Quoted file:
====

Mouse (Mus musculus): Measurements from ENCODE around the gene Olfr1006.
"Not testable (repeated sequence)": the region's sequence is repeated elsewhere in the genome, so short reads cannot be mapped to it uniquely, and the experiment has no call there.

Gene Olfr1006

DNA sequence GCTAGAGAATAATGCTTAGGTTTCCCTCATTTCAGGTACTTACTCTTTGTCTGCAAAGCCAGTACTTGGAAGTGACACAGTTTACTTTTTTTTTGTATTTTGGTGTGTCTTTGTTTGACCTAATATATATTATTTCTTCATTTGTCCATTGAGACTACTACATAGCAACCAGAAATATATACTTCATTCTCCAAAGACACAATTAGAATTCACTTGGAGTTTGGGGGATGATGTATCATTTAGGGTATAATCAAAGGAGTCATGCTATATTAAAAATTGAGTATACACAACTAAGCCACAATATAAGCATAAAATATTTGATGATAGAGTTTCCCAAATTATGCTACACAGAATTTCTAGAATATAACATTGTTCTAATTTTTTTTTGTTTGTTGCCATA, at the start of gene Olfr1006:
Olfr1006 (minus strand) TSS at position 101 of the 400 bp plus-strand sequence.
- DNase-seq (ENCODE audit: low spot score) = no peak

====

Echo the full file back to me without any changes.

Mouse (Mus musculus): Measurements from ENCODE around the gene Olfr1006.
"Not testable (repeated sequence)": the region's sequence is repeated elsewhere in the genome, so short reads cannot be mapped to it uniquely, and the experiment has no call there.

Gene Olfr1006

DNA sequence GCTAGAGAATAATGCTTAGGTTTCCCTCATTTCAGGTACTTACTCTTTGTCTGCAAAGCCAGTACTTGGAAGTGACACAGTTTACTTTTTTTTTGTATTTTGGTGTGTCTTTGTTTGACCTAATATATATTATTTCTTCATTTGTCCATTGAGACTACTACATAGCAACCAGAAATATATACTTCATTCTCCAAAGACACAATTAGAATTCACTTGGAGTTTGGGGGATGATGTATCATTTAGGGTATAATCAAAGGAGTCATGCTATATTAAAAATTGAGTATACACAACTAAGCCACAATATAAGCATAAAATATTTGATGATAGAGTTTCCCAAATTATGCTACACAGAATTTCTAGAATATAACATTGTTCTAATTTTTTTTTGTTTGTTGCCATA, at the start of gene Olfr1006:
Olfr1006 (minus strand) TSS at position 101 of the 400 bp plus-strand sequence.
- DNase-seq (ENCODE audit: low spot score) = no peak